It can be tempting to think that term-time only workers are only a relevant consideration in the education sector.
Whilst this is true to some extent, other sectors have also embraced this method of working depending on the level of support that their business needs, often as a result of the lifestyles of their workers (for example, where workers have partners enlisted in the armed forces and the navy).
However, recruiting employees who work on a term-time only basis also comes with its own particular nuances, some of which we will explore below.
What do you mean by “term-time only” working?
This is the earliest consideration for the employer and one of the most important regarding recruiting term-time only workers.
What precisely would be acceptable for the business in terms of meeting its needs, bearing in mind that you also need to ensure a stable and supportive working environment for the term-time only worker and their colleagues?
For example, a worker may work full-time during term time or part-time during term time (perhaps on an hourly basis). This concept can be quite daunting at first as it adds an extra layer to the worker/business relationship. The full-time term-time worker is not a part-time worker in the strict sense, but is entitled to the same protections as a full-time worker, just as the part-time term-time worker is.
As a business owner, you will also want to know precisely what the school term dates are each year to assist with your internal planning, not the least of which might involve establishing a structure to fill in for that worker when they are absent.
Indirect sex discrimination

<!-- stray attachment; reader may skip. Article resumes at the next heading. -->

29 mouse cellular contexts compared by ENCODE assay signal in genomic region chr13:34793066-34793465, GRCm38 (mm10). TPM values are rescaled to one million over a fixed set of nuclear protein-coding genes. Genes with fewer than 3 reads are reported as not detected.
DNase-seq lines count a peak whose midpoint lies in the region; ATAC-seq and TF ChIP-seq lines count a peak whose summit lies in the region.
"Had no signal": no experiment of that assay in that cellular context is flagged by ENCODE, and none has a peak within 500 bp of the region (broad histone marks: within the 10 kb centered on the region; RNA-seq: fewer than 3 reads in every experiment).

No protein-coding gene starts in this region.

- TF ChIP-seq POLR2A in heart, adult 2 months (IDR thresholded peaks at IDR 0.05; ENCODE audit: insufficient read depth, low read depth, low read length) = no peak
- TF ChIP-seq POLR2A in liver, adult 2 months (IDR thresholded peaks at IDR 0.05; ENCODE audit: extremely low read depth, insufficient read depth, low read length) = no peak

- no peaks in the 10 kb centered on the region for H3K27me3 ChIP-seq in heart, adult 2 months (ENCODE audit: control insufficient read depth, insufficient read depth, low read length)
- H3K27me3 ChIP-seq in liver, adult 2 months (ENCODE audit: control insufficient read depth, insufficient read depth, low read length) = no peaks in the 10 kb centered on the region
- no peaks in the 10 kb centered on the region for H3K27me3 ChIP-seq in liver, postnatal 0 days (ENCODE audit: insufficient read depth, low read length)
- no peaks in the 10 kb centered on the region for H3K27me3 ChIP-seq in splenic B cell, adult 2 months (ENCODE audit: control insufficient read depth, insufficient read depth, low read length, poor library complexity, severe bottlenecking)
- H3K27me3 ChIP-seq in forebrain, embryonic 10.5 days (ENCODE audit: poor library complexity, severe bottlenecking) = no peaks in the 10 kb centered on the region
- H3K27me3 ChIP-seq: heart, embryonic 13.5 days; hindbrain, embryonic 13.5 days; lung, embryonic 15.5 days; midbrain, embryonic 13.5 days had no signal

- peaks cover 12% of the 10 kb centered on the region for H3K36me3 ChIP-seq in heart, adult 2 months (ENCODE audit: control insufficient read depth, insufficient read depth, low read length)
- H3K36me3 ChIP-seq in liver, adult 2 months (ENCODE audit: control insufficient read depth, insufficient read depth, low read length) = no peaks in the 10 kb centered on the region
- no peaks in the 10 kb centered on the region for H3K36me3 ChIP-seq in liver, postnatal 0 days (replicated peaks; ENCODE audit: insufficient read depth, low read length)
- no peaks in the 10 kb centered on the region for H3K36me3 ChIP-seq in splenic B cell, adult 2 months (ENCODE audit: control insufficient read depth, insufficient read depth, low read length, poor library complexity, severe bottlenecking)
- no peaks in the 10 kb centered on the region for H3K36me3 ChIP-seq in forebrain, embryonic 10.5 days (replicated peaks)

Another early consideration is to examine precisely whether term-time only working could work for your business.
For example, what would you do if a prospective worker asked to work on a term-time only basis or a qualifying existing employee made a flexible working request to switch to a term-time only working structure?
If you decided to decline that request, you would need to be in a position to justify why it is not possible to accommodate term-time only working as not doing so could risk your receiving a claim of indirect sex discrimination, bearing in mind that such requests are likely to be made by mothers with children in full-time education.
Be mindful that a claim of discrimination can be brought by job applicants, workers and employees.
Administratively, it is often easier for businesses to pay term-time only workers across the year, despite the fact that the term-time only worker may be away from the business for upwards of 13 weeks per year.
Historically, part of this included adding an element reflecting holiday pay into a term-time only worker’s salary (technically known as “rolled up” holiday pay) because it was not actually paid at the time that the worker was on holiday. However, this is unlawful under the Working Time Regulations 1998, so it is often best to pay holiday pay when the worker actually takes their holiday (although we will return to this below).
As many term-time only workers will not be present during the entirety of school closure periods and these time periods may run up to 13 weeks, the balance of that leave will (strictly speaking) be unpaid, but businesses may simply pay the worker throughout the year. instead If they do this, then they must ensure that they are not placing themselves at risk of falling foul of the National Minimum Wage regulations.
When will the worker actually take their holiday?